Constitutional Green Amendments: Ensuring Protection for Communities, Environment and Economy

Constitutional Green Amendments: Ensuring Protection for Communities, Environment and Economy

As we face a growing climate crisis and communities across our nation face a multitude of environmental challenges – with communities of color, Indigenous and low-income communities being among those hardest hit – people are looking for solutions. Among the solutions most needed is to reframe access to clean, safe and healthy environments from something we strive for to something we are constitutionally entitled to through the passage of constitutional Green Amendments. This reframing does not pit industry and business against communities and the environment – to the contrary, it recognizes they exist on the same playing field and must advance hand in hand.

Green Amendments place the environmental rights of people on par with other fundamental rights we hold dear, such as free speech, freedom of religion, property rights and the right to bear arms. As a result, Green Amendments ensure that natural resource protections are a proactive part of government decision-making, thereby offering greater clarity on the environmental and community impacts of a proposed project or action earlier in the process. Because environmental pollution and degradation are no longer presumed to be an accepted outcome justified by permitting, Green Amendments emphasize the importance of avoiding environmental harms as a condition precedent to securing government approval for a proposed operation or expansion. Especially at the state level, Green Amendments help secure early and more robust environmental reviews that can actually protect industry, developers, and business interests by ensuring they are able to better design and site projects in order to ensure needed approvals, or conversely by protecting them from making significant investments in a project that will not ultimately withstand agency and public review.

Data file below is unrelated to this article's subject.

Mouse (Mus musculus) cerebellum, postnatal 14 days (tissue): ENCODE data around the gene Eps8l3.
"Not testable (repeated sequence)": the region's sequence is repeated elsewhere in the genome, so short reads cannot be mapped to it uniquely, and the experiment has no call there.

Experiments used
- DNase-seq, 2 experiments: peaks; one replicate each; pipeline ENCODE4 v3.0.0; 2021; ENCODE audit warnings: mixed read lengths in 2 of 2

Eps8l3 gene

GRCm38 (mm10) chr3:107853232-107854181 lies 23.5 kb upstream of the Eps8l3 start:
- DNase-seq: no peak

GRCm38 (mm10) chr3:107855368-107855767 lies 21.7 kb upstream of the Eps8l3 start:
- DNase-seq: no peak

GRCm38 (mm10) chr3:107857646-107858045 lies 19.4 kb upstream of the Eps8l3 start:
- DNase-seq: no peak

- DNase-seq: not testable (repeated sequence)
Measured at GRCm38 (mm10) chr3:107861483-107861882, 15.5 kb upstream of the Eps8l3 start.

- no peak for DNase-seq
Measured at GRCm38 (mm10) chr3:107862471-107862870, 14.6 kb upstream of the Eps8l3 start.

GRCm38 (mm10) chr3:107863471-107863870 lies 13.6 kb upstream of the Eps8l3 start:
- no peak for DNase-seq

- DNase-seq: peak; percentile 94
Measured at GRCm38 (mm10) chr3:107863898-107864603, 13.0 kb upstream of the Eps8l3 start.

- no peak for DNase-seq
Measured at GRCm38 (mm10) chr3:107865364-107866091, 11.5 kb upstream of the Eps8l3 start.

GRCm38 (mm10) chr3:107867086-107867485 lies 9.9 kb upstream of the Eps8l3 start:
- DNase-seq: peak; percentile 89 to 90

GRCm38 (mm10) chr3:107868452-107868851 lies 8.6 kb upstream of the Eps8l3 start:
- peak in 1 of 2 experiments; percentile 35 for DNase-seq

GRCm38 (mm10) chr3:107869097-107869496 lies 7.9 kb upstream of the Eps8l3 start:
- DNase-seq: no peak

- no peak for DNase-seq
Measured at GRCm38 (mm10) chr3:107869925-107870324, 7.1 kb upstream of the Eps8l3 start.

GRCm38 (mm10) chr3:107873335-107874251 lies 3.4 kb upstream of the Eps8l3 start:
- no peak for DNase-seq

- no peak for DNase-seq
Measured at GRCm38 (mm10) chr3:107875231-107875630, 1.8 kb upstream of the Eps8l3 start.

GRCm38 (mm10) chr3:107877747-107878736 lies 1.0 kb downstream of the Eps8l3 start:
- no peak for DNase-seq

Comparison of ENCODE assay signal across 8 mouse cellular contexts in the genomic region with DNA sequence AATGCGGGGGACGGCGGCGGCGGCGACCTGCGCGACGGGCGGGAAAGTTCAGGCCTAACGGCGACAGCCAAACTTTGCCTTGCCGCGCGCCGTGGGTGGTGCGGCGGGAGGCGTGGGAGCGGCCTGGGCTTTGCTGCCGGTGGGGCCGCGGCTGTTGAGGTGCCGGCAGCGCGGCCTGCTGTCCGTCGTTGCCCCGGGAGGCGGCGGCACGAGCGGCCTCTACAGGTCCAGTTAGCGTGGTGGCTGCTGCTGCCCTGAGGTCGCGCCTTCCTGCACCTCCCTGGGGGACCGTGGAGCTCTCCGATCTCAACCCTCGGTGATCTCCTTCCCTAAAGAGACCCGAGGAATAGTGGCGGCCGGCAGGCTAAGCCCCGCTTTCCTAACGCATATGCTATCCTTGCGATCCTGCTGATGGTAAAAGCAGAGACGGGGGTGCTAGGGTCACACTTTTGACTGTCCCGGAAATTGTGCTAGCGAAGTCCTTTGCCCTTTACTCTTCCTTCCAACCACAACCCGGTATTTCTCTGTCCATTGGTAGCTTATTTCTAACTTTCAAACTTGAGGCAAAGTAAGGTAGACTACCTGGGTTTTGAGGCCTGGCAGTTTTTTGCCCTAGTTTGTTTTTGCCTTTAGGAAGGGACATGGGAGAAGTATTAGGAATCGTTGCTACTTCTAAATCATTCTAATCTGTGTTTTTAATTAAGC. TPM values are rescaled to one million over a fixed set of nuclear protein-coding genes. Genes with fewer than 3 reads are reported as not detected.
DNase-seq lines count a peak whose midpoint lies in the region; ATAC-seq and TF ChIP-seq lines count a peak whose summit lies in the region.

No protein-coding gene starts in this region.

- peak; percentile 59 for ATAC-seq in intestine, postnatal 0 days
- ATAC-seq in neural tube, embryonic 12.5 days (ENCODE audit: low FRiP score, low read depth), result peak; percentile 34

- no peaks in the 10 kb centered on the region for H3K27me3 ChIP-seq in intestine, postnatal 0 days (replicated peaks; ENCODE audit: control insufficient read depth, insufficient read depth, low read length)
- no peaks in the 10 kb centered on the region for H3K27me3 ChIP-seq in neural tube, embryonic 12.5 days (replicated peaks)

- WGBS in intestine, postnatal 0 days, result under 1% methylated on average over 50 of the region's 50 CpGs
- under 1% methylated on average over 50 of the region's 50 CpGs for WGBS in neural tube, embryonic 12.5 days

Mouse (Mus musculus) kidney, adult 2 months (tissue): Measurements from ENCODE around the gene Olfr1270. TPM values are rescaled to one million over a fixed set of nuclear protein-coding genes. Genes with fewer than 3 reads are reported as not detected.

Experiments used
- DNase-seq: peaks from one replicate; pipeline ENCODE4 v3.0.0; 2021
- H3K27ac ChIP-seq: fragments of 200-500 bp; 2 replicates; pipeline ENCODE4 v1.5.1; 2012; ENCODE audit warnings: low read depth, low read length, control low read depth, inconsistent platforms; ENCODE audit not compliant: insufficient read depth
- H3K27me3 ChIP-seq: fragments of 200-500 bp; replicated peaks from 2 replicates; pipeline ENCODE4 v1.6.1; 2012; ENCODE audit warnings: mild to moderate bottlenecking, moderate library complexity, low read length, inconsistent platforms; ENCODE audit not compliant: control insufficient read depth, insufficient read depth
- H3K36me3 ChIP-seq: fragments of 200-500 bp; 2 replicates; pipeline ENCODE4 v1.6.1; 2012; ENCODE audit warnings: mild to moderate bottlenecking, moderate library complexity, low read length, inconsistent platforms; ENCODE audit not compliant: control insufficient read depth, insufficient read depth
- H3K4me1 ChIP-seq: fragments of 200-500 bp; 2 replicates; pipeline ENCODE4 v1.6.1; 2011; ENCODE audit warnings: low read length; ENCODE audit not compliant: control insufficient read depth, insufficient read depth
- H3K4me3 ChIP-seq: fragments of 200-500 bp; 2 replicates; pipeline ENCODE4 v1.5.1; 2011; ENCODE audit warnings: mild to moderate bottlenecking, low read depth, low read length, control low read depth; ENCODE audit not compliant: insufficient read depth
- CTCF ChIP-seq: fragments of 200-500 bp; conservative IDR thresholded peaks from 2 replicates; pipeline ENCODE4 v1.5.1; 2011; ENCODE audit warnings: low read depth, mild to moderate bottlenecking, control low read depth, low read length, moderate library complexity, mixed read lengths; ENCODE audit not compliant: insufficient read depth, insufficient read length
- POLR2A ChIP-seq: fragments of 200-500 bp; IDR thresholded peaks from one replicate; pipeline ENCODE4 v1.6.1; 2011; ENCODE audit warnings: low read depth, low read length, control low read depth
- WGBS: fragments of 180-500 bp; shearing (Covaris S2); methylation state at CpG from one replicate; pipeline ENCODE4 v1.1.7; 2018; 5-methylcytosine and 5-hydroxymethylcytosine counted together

By ensuring more well-rounded and timely government considerations of the environmental ramifications of a project, Green Amendments can help businesses avoid costly community opposition or legal challenges that might otherwise advance because of government’s failure to consider and evade avoidable harm. Sometimes this more robust review will result in a “no action” determination, but this decision can come early in the process before irreversible economic or business investment has been made. Additionally, essential protections to the business operations or property rights of others that might result from a new energy or industrial proposal can be identified and implemented. In sum, Green Amendments can help highlight legal, environmental or community hurdles at a time when alternative decision-making is more economically viable because it comes before an irretrievable investment of money, time and resources.